Thomas Jefferson: An Intimate History

By Fawn M. Brodie | Go to book overview

CHAPTER XXIII

Callender

I write truth, and am not a commonplace railer.

Callender to Jefferson, October 26, 1798 1

James Thomson Callender has come down in history as the most spiteful, malignant, and poisonous of all Jefferson's enemies. For Jefferson disciples he is the Antichrist, and in character the antipode of Jefferson himself. He was primarily and obsessively a defamer of the great. Since the Vice-President went out of his way to befriend this journalist in the beginning, his betrayal is made out to be all the more reprehensible; Callender was the vicious dog that bit the hand that fed him. Certainly of all Jefferson's enemies none had so devastating an impact on his private and public reputation.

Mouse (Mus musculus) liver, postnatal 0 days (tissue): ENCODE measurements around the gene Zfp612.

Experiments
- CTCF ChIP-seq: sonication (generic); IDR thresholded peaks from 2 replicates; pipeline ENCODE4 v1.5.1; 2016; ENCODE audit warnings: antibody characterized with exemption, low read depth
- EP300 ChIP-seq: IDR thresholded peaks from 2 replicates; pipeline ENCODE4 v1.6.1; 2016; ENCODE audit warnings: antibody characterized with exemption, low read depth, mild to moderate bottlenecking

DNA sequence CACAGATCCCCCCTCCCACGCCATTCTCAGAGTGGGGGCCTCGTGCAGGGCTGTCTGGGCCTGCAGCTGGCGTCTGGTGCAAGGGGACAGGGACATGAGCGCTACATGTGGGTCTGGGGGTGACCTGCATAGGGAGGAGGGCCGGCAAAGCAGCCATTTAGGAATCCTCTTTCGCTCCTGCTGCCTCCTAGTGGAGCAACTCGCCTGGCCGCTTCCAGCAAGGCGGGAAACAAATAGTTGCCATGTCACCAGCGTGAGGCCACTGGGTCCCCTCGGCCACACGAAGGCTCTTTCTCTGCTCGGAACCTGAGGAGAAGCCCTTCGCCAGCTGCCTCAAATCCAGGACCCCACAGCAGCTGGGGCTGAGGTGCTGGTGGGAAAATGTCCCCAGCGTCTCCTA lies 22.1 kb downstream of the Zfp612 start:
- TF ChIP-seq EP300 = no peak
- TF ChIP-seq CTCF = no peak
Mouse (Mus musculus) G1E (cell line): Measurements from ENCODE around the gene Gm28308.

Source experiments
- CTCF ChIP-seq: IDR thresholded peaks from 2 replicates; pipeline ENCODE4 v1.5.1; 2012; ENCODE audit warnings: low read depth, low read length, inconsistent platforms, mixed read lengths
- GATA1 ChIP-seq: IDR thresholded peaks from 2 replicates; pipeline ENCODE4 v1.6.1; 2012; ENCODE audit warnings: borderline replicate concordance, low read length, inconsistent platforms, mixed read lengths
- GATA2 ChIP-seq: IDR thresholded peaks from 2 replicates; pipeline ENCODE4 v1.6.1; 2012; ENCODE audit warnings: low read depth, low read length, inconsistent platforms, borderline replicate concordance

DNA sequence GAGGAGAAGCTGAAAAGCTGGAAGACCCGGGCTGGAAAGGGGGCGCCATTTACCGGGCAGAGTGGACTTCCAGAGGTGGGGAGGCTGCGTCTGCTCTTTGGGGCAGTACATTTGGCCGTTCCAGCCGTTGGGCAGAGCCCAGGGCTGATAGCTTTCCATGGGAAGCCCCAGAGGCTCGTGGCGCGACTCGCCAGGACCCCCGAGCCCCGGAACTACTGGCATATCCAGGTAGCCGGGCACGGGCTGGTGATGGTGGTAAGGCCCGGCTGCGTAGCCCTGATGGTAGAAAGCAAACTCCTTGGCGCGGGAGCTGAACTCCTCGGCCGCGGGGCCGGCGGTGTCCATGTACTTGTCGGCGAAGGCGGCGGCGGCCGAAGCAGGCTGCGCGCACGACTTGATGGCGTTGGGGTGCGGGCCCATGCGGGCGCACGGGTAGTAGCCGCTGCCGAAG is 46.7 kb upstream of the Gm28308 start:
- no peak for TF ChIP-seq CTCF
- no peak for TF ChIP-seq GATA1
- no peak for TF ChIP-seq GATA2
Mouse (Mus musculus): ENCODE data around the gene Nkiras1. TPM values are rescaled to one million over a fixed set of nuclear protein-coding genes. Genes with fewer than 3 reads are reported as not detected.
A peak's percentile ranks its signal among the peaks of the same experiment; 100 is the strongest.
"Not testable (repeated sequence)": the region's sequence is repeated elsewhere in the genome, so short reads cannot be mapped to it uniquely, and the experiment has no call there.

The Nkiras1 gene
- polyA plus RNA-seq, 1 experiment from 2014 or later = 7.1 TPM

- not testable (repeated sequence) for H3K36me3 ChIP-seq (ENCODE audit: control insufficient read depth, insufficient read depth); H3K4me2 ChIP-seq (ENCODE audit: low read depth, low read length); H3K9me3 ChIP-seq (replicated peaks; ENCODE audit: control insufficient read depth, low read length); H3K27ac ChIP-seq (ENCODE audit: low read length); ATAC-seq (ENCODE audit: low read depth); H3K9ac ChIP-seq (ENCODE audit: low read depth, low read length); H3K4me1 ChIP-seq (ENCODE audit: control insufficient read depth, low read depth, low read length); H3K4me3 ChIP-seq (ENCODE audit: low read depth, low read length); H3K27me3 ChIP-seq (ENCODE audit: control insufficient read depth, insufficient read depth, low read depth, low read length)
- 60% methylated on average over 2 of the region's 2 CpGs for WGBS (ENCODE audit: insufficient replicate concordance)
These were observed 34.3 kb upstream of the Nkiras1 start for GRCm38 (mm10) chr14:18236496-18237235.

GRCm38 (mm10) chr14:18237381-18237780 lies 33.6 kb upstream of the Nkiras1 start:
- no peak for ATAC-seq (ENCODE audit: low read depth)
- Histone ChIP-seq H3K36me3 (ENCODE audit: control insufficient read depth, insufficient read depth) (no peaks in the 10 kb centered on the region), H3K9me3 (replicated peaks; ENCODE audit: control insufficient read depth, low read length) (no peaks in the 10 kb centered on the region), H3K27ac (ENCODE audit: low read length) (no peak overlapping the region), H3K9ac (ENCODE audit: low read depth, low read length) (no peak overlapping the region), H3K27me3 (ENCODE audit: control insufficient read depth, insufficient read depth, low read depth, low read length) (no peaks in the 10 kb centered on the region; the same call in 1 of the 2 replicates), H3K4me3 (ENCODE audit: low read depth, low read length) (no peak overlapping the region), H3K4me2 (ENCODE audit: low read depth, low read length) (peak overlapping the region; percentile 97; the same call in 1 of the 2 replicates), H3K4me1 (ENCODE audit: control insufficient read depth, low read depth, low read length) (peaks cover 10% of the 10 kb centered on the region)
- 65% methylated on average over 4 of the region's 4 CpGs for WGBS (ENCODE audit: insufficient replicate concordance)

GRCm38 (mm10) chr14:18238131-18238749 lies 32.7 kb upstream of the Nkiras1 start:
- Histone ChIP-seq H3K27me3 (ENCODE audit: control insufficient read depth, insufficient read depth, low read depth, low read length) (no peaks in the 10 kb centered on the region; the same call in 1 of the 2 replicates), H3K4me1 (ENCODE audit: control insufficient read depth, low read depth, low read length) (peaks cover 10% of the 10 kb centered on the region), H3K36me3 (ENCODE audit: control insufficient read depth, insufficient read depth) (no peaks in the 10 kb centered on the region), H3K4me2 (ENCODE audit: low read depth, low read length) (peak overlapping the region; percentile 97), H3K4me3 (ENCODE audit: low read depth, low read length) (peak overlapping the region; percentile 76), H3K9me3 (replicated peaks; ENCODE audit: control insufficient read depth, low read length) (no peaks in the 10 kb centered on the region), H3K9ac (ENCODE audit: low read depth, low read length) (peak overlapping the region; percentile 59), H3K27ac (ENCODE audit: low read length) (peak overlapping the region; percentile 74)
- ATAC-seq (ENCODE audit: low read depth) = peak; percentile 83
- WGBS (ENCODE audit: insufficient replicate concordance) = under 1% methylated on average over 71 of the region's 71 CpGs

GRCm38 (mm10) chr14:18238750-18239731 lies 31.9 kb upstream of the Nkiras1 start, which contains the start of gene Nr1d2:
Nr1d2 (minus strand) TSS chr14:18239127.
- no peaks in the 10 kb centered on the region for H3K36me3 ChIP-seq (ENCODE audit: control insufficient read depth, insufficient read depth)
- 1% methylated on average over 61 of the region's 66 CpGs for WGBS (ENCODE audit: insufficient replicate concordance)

Callender moved into Jefferson's orbit in 1797 as a young Republican disciple, a journalist praising his hero with unparalleled ardor. Six years later he was dead of drowning in the James River in Richmond, accused of drunkenness and sodomy, detested by Republican and Federalist alike. In the interim he caused more mischief than any newspaperman of his age, and left the reputations of both Alexander Hamilton and Thomas Jefferson badly charred. Though his attack on Jefferson was malicious and personal there was also great cunning in it.

Like many destructive men he had a talent for smelling out weakness in others, and he made himself out to be a meticulous reporter with abundant documentation to prove his charges. Readers of his exposés had the impression that his files were bulging with letters and affidavits. Some he published, others he did not, but since some of

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